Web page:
Scripps Begins Using Novel Balloon Implants for Rotator Cuff Tears

FDA recently cleared new device as alternative to complex surgery

A mature couple holds golf clubs over their shoulders next to a golf cart.

FDA recently cleared new device as alternative to complex surgery

Patients with rotator cuff injuries now have a new treatment option that can replace the need for complex tendon repair surgeries to restore shoulder function, as Scripps Clinic recently became among the first in the region to offer a minimally invasive approach using a novel balloon spacer device.


The new arthroscopic procedure involves inserting a small balloon implant into an area of the patient’s shoulder called the subacromial space, which is located between the upper shoulder bone and the ball-and-socket joint underneath. Once inserted into place, the balloon is filled with saline solution and serves as a cushion that keeps the shoulder bones from painfully rubbing together during movement, which can occur as a result of a rotator cuff tear.


Last summer, the Food and Drug Administration granted clearance for the InSpace balloon implant to be used in patients in two categories: those with massive and irreparable rotator cuff tears and people aged 65 and older who have rotator cuff degradation (also known as degenerative tears) with mild to moderate shoulder osteoarthritis.


“We’re excited to offer this new treatment alternative to our patients, many of whom previously had limited options due to either the severity of their injury, or difficulty tolerating a significant surgery and recovery process,” said Brian Rebolledo, MD, an orthopedic surgeon with Scripps Clinic who is among the first to perform the shoulder balloon procedure in San Diego County. “For patients with irreparable tears, we now have an option to provide excellent pain relief and improved function.”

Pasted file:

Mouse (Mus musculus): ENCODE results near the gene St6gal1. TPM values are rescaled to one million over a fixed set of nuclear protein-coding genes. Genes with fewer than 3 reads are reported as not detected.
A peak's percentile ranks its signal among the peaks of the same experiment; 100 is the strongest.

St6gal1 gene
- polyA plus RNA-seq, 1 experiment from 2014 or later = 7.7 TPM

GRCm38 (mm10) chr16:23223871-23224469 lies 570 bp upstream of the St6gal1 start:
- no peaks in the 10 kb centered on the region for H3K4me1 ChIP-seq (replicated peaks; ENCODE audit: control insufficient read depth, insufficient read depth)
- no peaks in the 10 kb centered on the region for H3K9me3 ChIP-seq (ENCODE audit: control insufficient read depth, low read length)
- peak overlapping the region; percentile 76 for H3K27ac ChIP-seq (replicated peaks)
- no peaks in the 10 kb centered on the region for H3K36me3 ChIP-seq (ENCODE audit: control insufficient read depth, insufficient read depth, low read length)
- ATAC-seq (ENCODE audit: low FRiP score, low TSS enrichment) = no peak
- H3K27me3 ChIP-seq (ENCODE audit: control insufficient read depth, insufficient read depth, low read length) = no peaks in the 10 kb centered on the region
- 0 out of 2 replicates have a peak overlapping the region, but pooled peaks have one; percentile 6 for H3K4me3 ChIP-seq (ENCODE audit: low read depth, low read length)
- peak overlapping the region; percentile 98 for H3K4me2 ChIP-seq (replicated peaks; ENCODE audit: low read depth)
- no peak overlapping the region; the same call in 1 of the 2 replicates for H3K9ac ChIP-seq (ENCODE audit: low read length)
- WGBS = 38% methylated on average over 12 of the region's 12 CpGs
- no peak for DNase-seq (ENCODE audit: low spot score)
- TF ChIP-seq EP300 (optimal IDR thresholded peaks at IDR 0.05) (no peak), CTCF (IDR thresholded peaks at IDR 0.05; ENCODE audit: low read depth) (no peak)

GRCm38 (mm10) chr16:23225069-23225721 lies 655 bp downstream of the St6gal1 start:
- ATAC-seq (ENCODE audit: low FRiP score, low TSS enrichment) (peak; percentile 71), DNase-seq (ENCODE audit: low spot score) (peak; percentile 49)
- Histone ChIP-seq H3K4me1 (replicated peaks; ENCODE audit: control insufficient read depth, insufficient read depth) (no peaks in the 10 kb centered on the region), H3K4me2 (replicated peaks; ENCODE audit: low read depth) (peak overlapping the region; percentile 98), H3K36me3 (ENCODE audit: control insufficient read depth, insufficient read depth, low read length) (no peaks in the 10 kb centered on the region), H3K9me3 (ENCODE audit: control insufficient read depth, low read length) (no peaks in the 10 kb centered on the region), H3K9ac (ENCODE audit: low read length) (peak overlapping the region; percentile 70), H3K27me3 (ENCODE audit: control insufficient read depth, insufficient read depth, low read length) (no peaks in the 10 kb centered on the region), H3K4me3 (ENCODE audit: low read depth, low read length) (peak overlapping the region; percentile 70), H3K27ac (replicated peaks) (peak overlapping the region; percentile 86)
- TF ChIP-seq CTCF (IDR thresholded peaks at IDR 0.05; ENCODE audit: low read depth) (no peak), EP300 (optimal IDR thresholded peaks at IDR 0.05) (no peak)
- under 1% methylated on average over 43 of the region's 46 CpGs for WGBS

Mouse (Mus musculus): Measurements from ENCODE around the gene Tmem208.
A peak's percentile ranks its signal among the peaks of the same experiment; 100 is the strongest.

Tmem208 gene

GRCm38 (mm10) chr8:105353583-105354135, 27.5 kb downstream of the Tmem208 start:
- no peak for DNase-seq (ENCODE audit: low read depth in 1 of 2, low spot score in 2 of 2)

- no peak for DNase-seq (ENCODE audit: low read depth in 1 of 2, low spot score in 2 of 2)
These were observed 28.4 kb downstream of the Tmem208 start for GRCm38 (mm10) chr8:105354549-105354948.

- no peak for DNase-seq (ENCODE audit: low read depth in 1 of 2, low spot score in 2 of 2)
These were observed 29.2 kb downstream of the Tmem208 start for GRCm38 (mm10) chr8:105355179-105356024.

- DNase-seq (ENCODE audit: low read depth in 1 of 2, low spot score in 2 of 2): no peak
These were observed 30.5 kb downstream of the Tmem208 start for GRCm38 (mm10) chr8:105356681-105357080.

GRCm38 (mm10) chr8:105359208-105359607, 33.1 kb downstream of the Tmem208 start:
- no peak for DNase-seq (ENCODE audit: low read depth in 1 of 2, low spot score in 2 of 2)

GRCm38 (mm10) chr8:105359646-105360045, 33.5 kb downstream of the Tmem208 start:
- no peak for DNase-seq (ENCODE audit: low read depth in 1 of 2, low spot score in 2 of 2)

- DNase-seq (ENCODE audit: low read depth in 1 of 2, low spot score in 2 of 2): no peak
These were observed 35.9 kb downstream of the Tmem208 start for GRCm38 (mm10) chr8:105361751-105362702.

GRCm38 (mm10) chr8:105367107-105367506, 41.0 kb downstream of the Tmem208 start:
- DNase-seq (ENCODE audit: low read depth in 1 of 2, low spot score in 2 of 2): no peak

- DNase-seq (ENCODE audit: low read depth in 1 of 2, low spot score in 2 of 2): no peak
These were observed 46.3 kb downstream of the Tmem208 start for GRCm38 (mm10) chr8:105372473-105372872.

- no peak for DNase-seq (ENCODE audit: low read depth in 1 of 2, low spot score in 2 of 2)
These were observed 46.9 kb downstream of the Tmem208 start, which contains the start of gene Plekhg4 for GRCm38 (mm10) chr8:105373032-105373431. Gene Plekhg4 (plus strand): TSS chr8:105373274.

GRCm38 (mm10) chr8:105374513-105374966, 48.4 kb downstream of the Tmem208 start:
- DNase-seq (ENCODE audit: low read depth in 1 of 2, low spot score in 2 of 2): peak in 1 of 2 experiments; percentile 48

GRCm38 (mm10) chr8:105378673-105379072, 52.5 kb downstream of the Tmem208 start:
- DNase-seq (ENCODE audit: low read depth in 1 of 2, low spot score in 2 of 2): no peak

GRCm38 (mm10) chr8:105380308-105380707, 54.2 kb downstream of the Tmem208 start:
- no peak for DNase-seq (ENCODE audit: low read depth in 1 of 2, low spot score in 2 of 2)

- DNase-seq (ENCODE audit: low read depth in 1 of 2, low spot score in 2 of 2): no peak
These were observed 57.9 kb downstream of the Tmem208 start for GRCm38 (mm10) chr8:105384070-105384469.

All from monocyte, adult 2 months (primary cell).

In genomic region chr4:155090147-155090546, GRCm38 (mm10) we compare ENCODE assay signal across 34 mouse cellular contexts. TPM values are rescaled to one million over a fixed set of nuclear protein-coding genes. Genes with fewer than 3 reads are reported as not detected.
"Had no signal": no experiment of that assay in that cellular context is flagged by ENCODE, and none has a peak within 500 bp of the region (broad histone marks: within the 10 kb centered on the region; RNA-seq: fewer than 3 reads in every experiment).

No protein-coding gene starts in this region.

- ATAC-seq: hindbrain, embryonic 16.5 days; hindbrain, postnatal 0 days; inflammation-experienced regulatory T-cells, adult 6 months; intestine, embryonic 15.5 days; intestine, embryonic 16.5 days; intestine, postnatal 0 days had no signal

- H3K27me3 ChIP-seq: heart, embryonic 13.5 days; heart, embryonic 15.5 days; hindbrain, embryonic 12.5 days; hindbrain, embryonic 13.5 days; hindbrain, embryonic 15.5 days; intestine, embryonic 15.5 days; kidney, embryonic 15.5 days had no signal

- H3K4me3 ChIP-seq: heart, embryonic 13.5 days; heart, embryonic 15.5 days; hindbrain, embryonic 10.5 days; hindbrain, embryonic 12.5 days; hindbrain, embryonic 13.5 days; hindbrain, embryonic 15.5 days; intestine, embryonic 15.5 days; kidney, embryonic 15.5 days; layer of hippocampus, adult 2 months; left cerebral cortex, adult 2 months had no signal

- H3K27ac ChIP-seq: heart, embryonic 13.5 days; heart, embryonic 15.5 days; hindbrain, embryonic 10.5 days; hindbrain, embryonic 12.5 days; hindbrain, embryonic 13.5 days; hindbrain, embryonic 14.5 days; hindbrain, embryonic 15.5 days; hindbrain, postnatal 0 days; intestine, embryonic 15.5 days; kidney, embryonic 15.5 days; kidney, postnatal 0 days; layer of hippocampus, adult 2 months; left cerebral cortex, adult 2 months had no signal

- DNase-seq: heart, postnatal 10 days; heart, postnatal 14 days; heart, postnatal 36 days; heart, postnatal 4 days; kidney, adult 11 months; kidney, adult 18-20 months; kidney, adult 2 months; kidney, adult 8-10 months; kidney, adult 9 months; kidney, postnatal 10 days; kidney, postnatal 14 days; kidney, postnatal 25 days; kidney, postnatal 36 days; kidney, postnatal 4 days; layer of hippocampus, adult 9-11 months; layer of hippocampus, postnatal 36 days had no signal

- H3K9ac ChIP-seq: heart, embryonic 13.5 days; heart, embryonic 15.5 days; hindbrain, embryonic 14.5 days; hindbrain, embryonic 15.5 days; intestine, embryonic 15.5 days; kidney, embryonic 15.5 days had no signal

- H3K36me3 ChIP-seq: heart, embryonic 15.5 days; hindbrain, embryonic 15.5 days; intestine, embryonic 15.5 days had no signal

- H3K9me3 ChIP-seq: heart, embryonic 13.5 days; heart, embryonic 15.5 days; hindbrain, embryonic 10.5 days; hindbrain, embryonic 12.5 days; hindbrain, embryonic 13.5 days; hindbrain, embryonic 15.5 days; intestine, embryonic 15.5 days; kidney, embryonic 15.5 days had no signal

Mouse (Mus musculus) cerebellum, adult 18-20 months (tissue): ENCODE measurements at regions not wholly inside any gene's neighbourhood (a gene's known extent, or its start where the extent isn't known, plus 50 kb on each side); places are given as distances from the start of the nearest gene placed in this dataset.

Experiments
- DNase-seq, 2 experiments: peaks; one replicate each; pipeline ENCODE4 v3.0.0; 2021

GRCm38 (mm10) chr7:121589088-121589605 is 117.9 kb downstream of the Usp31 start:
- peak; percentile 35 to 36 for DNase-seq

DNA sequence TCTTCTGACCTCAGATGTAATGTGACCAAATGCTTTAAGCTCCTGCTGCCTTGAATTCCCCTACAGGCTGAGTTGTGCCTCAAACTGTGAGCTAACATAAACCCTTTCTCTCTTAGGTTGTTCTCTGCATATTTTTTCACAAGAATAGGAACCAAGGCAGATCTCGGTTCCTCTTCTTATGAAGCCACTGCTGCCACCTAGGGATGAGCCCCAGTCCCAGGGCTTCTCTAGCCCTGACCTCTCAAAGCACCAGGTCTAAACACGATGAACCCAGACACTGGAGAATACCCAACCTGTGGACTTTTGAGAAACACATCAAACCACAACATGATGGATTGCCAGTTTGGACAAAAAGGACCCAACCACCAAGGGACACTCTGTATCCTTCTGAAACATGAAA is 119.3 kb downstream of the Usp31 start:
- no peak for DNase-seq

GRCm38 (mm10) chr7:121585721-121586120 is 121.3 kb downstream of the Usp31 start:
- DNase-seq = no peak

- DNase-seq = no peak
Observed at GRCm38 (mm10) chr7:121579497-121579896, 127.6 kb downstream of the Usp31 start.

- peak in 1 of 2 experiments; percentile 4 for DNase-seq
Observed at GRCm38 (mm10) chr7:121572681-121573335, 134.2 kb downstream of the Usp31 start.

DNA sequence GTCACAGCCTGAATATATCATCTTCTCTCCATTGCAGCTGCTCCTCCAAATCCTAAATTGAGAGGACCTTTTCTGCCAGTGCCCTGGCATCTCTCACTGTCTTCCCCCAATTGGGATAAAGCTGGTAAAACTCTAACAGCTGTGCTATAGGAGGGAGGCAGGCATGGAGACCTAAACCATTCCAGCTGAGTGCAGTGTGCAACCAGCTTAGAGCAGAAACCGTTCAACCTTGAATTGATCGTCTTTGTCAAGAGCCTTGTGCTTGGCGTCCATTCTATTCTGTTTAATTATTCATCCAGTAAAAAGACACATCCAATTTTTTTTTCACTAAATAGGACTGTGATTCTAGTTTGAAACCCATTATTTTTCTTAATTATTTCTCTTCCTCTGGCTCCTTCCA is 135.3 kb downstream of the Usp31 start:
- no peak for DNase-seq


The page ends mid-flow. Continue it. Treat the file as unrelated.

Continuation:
Traditionally, repairing rotator cuff tears involves complex shoulder surgery, either to stitch together or patch the torn area, or to reattach the tendon to the head of the humerus (upper arm bone). The goal of surgical repair is to have the tendons heal back onto the bone, but this outcome isn’t always possible if the injury has significantly worsened over time. Additionally, these repairs can involve prolonged recoveries for patients. 


By contrast, the balloon spacer approach does not involve surgical repair of the torn tendon, but rather adds a cushioning spacer to prevent painful bone-on-bone friction following a rotator cuff tear. With the spacer in place, the patient’s other muscles can be trained to take over for the torn tendon, enabling the shoulder to develop a well-compensated state that can lead to regained function. The biodegradable balloon is absorbed by the body within 12 months, but its benefit has been noted for years longer.


Because the balloon procedure is minimally invasive, the time needed to recover can be relatively short. Patients who have undergone this procedure have generally returned to their activities within about four weeks. For those who go through open surgical repair, it can generally take roughly twice as long to resume activity.


The balloon technology has a successful track record of more than 29,000 devices implanted internationally over 10-plus years, as well as in a clinical trial setting in the United States, according to the company that offers the device.


According to the American Academy of Orthopaedic Surgeons, most rotator cuff tears result from a natural degeneration of the tendon over time. It is a chronic condition that does not heal or improve by itself, and frequently causes pain and limits use of the arm. As the condition progresses and worsens, the shoulder can become weaker, more painful and less useful. Nonsurgical treatments can relive pain and improve function for many patients — but doctors may suggest surgery for those with persistent pain and who frequently use their arms for overhead work or sports.


For patients in the two groups for whom the balloon spacer is authorized, the procedure is often covered by many insurance carriers. More information about the new procedure is available by calling 1-800-SCRIPPS (800-727-4777).

Learn more about Scripps Health, a nonprofit integrated health system in San Diego, Calif.

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Steve Carpowich

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